Transubstantiation is the change or conversion of one substance into another. Its usage is confined to the Eucharistic rite, where it signifies the change of the entire substance or basic reality of the bread and wine into the body and blood of Jesus Christ, while the outward appearances (species, accidents) of the bread and wine are unaffected. The neologism was employed by Roland Bandinelli (the future Alexander III) before 1153; it rapidly gained currency and soon appeared in official documents of the Church. This article treats the history of the doctrine and theological analysis.
History of Doctrine
Although the term is neither Biblical nor patristic, the idea it expresses is as old as Christian revelation. The scriptural evidence (Mt 26.26–28; Mk 14.22–24; Lk 22.19–20; Jn 6.50–67; 1 Cor 11.23–25) requires that the bread cease to exist and that Christ's body be made present. The cessation of the bread is connected with the presence of Christ's body; that is, by divine omnipotence, the bread has been changed into Christ's body. On the other hand, no modification of the visible phenomena of the bread and wine took place before the eyes of the Apostles. Hence Christ's words express the conversion of the substances of bread and wine into Christ's body and blood, although in outward appearance no alteration whatever occurs.
Patristic Period. Much theological reflection was needed before the doctrine became explicit. In the 2nd century, Ignatius of Antioch (d. c. 117) simply points out that the Eucharist is the Savior's flesh [Epist. ad Smyrnaeos 7.1; J. Quasten, ed. Monumenta eucharista et liturgica vetustissima (Bonn 1935–37) 336]. Justin (d. c. 165) remarks that Christians regard the Eucharist not as ordinary food but as Christ's flesh and blood (Apologia 1.66; ibid., 18). According to Irenaeus (d. c. 202), the wine in the chalice and the bread that has been baked become the Eucharist of the Lord's blood and body (Adversus haereses 5.2.3; ibid., 347).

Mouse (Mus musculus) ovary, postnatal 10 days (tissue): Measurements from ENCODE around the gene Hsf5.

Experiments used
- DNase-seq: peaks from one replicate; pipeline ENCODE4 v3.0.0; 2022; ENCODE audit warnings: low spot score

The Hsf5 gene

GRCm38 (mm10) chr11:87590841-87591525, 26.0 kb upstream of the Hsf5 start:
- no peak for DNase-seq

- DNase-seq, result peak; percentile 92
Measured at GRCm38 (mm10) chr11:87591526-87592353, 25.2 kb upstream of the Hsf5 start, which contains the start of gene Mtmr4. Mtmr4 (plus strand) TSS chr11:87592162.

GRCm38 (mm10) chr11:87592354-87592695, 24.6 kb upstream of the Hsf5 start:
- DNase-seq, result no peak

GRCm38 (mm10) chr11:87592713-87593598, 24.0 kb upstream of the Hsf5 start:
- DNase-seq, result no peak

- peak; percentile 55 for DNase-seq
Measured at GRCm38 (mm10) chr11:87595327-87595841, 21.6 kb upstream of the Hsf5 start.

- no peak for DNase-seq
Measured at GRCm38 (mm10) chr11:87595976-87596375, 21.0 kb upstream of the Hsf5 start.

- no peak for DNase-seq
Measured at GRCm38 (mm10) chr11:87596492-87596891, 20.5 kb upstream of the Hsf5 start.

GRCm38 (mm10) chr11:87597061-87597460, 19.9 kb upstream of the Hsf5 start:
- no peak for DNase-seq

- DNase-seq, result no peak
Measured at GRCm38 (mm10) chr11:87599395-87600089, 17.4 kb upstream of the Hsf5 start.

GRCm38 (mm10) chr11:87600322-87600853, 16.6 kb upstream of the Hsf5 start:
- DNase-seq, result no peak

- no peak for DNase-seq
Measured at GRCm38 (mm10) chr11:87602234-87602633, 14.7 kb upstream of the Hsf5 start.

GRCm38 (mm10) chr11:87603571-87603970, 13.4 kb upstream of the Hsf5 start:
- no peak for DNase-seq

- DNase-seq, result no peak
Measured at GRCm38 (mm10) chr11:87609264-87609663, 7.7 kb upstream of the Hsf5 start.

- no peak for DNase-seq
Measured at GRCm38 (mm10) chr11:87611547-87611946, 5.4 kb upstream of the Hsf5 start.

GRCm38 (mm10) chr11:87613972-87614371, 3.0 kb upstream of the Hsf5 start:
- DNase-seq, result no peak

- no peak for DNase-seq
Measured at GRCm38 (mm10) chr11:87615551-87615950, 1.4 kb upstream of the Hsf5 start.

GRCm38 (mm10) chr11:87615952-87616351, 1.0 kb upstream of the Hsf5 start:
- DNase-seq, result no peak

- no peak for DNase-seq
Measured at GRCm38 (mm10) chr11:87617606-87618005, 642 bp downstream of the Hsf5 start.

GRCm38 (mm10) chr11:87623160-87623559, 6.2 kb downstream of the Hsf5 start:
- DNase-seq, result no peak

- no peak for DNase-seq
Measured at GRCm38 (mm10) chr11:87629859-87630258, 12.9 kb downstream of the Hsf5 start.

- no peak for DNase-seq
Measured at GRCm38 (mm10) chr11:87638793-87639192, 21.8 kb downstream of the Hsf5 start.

By the 4th century, attention begins to focus more distinctly on the change itself. Gregory of Nyssa (d. 394) asserts that the bread, consecrated by God's word, is transmuted into the body of God the Word [Oratio catech. magna 37; Patrologia Graeca, ed. J. P. Migne, 161v. (Paris 1857–66) 45:95]. After testifying that Christ Himself through His priest causes the bread and wine to be made His body and blood, John Chrysostom (d. 407) adds that the formula, "This is my body," transforms the Eucharistic elements (De proditione Iudae hom. 1.6; ibid., 49:380). A similar account is found in Ambrose (d.397), who employs the term "transfigure" [De fide ad Gratianum 4.10.124; Patrologia Latina, ed. J. P. Migne, 217 v., indexes 4 v. (Paris 1878–90) 16:641], and in Cyril of Alexandria (d. 444), who uses the word "transform" [In Matt. com. 26.27; Patrologia Graeca 72:431]. By the end of the 7th century, the doctrine was understood throughout Christendom. John Damascene (d. c. 750) sums up the teaching of his predecessors. He explains that the bread and wine are transmuted or converted into the Lord's body and blood; the bread and wine are by no means mere figures but have been really "changed" into the body and blood (De fide orthodoxa 4.13; ibid., 94:1146).